The European Court of Justice has found in the Naime Dogan vs. Germany Case C-138/13 that Germany’s pre-entry language test contravenes the EU-Turkey Association Agreement and constitutes a disproportionate obstacle to family reunification.
In this judgement, the ECJ did not pronounce on the pre-entry test’s compatibility with the Family Reunification Directive (MPG briefing on the Directive). Still, the ECJ will have to address this question soon in response to a request for a preliminary ruling from the Netherlands lodged on 3 April 2014 (Minister van Buitenlandse Zaken; other parties: K and A, Case C-153/14). Still, the ECJ’s judgement does hint at its likely answer on whether such a test can apply to all types of third-country nationals: “the language requirement at issue goes beyond what is necessary in order to attain the objective pursued, in so far as the absence of evidence of sufficient language knowledge automatically leads to the dismissal of the application for family reunification, without account being taken of the specific circumstances of each case“.
The 2007 test was assessed by MIPEX as not yet favourable for integration (scoring 57/100 points), because the test creates as many opportunities as obstacles for learning German. MIPEX monitoring shows that the same or greater obstacles exist in the language tests for family reunification in Austria, Denmark, the Netherlands, who also submitted observations in this ECJ case, as well as the United Kingdom. The weaknesses of these tests were presented in a 2011 MIPEX blog, later cited by The Guardian. Attaining basic level German and passing the professional test abroad is feasible for many learners, but not for several types of vulnerable learners who are not exempt from the test. Moreover, free German courses and tests are not available in and across several countries. The MIPEX scores predict that the pre-entry test may only be a language learning incentive for spouses abroad who can pay. Only France’s language requirements come out on MIPEX as slightly favourable for language learning because France’s network of migration and language representatives abroad provide free courses for all applicants and provide exemptions for all those cannot access them.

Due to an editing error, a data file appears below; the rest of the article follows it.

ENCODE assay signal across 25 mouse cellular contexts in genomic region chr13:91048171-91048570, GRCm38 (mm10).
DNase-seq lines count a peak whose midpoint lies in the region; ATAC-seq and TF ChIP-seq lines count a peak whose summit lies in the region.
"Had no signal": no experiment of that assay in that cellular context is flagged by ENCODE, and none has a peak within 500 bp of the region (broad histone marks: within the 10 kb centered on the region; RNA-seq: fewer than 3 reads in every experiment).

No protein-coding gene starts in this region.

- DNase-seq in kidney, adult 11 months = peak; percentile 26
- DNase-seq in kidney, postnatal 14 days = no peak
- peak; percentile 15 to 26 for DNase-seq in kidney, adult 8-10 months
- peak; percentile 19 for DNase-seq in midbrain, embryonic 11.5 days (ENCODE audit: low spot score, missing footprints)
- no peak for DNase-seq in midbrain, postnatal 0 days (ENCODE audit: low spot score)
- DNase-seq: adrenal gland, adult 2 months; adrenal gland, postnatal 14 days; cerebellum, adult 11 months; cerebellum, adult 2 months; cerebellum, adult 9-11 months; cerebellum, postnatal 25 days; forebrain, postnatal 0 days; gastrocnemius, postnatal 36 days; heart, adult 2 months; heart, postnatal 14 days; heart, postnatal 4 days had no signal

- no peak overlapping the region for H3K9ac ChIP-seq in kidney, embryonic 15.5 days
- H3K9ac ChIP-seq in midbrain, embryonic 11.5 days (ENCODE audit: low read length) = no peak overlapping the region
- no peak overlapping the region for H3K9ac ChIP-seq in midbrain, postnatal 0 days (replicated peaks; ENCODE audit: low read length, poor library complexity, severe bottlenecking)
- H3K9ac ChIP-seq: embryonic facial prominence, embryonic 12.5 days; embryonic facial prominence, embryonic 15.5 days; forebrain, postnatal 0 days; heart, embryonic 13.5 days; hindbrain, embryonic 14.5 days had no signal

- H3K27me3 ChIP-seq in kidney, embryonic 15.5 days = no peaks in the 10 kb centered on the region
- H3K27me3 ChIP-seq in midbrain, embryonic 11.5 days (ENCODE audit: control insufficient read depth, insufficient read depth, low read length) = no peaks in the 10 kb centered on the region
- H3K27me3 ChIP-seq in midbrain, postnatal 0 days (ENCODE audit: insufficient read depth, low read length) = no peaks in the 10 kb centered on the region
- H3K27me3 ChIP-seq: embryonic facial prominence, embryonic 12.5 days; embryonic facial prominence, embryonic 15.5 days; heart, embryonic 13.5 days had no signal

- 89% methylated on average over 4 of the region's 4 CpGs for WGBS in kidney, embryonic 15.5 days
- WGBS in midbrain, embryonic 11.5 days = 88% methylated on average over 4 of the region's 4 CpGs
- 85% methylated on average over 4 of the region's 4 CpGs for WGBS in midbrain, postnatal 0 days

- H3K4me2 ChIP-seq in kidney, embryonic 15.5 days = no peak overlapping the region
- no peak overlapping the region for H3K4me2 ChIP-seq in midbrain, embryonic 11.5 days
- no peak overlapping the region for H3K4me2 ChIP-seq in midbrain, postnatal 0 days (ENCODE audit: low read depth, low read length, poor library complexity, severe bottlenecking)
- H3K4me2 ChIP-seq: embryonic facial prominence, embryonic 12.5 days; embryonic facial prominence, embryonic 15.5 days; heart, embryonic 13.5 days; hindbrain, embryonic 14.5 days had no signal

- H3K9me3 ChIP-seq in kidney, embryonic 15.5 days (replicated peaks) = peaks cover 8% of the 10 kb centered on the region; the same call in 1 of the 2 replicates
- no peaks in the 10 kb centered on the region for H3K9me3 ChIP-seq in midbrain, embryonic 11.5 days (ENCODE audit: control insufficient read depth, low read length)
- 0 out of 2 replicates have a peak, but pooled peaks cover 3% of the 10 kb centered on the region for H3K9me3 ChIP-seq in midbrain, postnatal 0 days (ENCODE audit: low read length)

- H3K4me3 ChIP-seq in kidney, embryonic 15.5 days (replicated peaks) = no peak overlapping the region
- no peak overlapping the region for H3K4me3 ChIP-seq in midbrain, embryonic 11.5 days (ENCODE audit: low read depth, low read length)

Evaluations by government and independent academics have confirmed that pre-entry language tests and requirements have only marginal effects on language learning and integration, as MPG summarised in its 2011 literature review. The effects on language learning are marginal and often disappear by the time spouses get their visa, move to the country, and enroll in an in-country language course, where language teachers have said that they cannot tell the difference between immigrants who passed a pre-entry test and those who did not. The tests also seem to have little-to-no-effect on the education, labour market integration, or incidence of forced marriages among reuniting spouses. Instead, the introduction of pre-entry tests and other recent integration requirements has clearly had a disproportionate effect on limiting the number of family reunifications, as demonstrated by national statistics and by MPG’s comparative analysis.
Instead of pre-entry tests, high-quality and accessible information sessions and language courses, such as those by the Goethe Institute, British Council, or Alliance Francaise, have been found to improve spouses’ motivation and preparation for their life in their new country of residence. Unfortunately, these courses are often unavailable, inaccessible, low-quality, or expensive in many countries and circumstances. As a result, language courses abroad prior to migration are often much less effective than courses in country after migration. In Germany’s case, spouses who cannot pass the pre-entry test cannot then move to Germany, where they would have learned German rather well through the government’s obligatory German courses. Indeed, Germany’s in-country language courses have been well-evaluated as effective for learning German (Special Feature on Language Courses from European Website on Integration).